Syria: Fresh evidence of armed forces’ ongoing crimes against humanity
The shocking escalation in unlawful killings, torture, arbitrary detention and the wanton destruction of homes in Syria demonstrates just how urgent the need for decisive international action to stem the tide of increasingly widespread attacks on civilians by government forces and militias which act with utter impunity, Amnesty International said in a new report today.
The 70-page report Deadly Reprisals, provides fresh evidence of widespread as well as systematic violations, including crimes against humanity and war crimes, being perpetrated as part of state policy to exact revenge against communities suspected of supporting the opposition and to intimidate people into submission.
“This disturbing new evidence of an organized pattern of grave abuses highlights the pressing need for decisive international action to stem the tide of increasingly widespread attacks against the civilian population, including crimes against humanity and war crimes, committed by government forces and militias with utter impunity,” said Donatella Rovera, Amnesty International’s Senior Crisis Adviser, who recently spent several weeks investigating human rights violations in northern Syria.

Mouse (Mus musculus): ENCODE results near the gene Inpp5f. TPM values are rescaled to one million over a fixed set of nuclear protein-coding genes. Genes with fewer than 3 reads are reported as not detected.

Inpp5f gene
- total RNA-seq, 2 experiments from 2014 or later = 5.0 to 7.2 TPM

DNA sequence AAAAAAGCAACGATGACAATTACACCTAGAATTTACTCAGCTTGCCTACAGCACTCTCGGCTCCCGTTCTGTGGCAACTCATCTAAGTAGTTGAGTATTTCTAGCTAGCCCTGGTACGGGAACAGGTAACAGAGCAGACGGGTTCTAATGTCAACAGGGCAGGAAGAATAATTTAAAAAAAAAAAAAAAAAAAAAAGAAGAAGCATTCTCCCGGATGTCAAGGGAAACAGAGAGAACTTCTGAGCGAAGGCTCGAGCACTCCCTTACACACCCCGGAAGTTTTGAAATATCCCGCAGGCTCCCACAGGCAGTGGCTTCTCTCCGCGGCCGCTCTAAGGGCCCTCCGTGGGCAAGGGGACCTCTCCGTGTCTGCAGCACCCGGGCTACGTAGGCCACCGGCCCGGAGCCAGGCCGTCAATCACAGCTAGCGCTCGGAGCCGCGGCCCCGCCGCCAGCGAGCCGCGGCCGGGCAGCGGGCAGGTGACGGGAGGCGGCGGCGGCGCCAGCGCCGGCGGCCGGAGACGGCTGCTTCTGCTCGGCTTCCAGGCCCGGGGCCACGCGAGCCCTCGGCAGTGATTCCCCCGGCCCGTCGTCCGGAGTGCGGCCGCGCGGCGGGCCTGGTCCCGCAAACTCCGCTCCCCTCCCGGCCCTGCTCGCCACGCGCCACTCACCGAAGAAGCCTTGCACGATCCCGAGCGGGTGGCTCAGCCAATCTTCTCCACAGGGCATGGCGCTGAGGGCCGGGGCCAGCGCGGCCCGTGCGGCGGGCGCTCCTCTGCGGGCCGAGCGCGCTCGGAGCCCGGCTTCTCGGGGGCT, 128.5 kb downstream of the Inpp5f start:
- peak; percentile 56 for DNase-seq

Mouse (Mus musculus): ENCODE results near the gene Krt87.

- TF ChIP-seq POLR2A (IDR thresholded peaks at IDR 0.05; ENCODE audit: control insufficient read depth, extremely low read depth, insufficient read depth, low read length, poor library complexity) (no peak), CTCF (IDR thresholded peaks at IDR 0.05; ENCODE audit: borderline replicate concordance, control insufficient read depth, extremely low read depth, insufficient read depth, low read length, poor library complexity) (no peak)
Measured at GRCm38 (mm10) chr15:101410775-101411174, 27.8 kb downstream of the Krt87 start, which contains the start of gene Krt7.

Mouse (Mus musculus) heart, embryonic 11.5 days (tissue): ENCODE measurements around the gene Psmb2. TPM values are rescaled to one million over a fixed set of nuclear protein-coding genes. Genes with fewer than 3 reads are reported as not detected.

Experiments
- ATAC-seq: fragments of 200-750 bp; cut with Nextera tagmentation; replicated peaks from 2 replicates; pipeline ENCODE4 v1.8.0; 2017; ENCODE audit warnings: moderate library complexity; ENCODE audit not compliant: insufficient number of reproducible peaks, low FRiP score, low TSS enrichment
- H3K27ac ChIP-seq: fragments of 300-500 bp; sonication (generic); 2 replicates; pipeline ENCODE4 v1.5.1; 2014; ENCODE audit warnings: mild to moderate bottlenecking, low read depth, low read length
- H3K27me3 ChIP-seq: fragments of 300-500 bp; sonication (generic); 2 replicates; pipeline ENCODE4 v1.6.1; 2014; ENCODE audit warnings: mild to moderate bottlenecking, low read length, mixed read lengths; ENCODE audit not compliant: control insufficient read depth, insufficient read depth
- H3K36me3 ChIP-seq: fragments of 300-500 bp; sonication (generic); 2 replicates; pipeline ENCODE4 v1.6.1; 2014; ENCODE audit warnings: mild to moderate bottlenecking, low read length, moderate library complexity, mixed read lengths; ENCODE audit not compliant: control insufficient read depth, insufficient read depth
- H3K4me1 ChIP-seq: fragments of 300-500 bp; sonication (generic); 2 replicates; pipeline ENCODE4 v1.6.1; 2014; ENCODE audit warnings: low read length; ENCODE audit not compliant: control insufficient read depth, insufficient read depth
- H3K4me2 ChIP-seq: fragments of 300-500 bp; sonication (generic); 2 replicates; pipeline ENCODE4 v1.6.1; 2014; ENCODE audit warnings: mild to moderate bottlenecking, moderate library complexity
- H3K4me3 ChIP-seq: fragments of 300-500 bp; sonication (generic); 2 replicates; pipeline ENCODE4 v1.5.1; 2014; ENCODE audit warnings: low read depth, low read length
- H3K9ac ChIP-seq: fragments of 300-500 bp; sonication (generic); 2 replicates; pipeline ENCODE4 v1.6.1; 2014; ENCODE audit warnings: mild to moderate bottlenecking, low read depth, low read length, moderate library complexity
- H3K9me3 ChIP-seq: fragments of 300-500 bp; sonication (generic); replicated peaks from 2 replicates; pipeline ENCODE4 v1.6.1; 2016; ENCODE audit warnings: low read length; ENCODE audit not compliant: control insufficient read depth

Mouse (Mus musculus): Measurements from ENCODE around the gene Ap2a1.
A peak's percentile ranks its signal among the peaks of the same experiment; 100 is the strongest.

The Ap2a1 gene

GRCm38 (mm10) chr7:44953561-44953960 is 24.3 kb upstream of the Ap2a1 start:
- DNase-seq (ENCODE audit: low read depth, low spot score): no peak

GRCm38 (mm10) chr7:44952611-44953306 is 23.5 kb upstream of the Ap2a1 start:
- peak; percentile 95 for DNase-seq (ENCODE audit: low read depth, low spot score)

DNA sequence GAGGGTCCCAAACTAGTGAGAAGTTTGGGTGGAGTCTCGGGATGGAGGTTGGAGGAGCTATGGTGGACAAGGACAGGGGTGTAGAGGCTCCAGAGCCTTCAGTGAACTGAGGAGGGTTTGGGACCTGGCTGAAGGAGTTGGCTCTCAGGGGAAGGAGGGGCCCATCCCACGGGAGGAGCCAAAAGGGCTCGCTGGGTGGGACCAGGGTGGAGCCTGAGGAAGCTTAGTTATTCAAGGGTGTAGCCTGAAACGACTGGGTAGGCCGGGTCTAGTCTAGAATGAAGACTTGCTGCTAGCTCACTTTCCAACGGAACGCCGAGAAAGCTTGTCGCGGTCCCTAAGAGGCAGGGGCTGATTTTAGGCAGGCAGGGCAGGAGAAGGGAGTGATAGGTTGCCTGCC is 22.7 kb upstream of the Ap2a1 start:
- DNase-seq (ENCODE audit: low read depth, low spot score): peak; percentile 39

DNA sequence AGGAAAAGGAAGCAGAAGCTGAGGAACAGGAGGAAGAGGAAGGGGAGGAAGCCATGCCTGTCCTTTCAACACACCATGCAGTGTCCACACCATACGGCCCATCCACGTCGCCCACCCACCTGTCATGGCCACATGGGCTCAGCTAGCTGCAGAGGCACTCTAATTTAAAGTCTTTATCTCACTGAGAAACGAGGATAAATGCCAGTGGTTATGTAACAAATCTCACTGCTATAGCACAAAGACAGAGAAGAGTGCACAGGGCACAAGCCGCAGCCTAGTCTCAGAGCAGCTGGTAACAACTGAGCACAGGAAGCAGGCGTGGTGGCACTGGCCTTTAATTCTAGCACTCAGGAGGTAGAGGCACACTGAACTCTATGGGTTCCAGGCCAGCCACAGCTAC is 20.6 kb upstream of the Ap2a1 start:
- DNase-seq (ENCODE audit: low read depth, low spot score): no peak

“For more than a year the UN Security Council has dithered, while a human rights crisis unfolded in Syria. It must now break the impasse and take concrete action to end to these violations and to hold to account those responsible.”
Although not granted official permission by the Syrian authorities to enter the country, Amnesty International was able to investigate the situation on the ground in northern Syria, and has concluded that Syrian government forces and militias are responsible for grave human rights violations and serious violations of international humanitarian law amounting to crimes against humanity and war crimes.